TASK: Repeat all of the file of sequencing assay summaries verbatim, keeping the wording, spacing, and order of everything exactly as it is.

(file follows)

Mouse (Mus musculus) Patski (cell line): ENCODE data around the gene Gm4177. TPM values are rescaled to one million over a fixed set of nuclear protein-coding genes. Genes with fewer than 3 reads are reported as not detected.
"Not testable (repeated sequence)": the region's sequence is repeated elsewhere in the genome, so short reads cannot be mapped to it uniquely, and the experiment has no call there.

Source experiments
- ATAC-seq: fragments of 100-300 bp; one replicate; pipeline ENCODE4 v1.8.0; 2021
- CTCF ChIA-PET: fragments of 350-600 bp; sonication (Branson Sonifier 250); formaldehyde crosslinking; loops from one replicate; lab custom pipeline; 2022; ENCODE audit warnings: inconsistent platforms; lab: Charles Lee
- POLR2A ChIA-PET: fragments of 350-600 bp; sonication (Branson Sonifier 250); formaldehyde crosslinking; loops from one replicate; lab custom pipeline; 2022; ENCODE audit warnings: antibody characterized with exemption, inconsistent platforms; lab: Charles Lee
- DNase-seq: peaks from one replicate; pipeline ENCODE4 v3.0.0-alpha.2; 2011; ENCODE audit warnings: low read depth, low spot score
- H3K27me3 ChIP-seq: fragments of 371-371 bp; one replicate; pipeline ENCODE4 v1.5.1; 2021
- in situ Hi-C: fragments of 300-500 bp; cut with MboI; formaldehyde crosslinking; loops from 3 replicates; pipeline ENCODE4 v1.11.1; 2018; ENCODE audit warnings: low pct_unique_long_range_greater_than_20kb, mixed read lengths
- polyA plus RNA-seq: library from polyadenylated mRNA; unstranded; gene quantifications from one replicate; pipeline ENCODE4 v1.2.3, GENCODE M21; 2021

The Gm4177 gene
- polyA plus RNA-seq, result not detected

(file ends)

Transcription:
Mouse (Mus musculus) Patski (cell line): ENCODE data around the gene Gm4177. TPM values are rescaled to one million over a fixed set of nuclear protein-coding genes. Genes with fewer than 3 reads are reported as not detected.
"Not testable (repeated sequence)": the region's sequence is repeated elsewhere in the genome, so short reads cannot be mapped to it uniquely, and the experiment has no call there.

Source experiments
- ATAC-seq: fragments of 100-300 bp; one replicate; pipeline ENCODE4 v1.8.0; 2021
- CTCF ChIA-PET: fragments of 350-600 bp; sonication (Branson Sonifier 250); formaldehyde crosslinking; loops from one replicate; lab custom pipeline; 2022; ENCODE audit warnings: inconsistent platforms; lab: Charles Lee
- POLR2A ChIA-PET: fragments of 350-600 bp; sonication (Branson Sonifier 250); formaldehyde crosslinking; loops from one replicate; lab custom pipeline; 2022; ENCODE audit warnings: antibody characterized with exemption, inconsistent platforms; lab: Charles Lee
- DNase-seq: peaks from one replicate; pipeline ENCODE4 v3.0.0-alpha.2; 2011; ENCODE audit warnings: low read depth, low spot score
- H3K27me3 ChIP-seq: fragments of 371-371 bp; one replicate; pipeline ENCODE4 v1.5.1; 2021
- in situ Hi-C: fragments of 300-500 bp; cut with MboI; formaldehyde crosslinking; loops from 3 replicates; pipeline ENCODE4 v1.11.1; 2018; ENCODE audit warnings: low pct_unique_long_range_greater_than_20kb, mixed read lengths
- polyA plus RNA-seq: library from polyadenylated mRNA; unstranded; gene quantifications from one replicate; pipeline ENCODE4 v1.2.3, GENCODE M21; 2021

The Gm4177 gene
- polyA plus RNA-seq, result not detected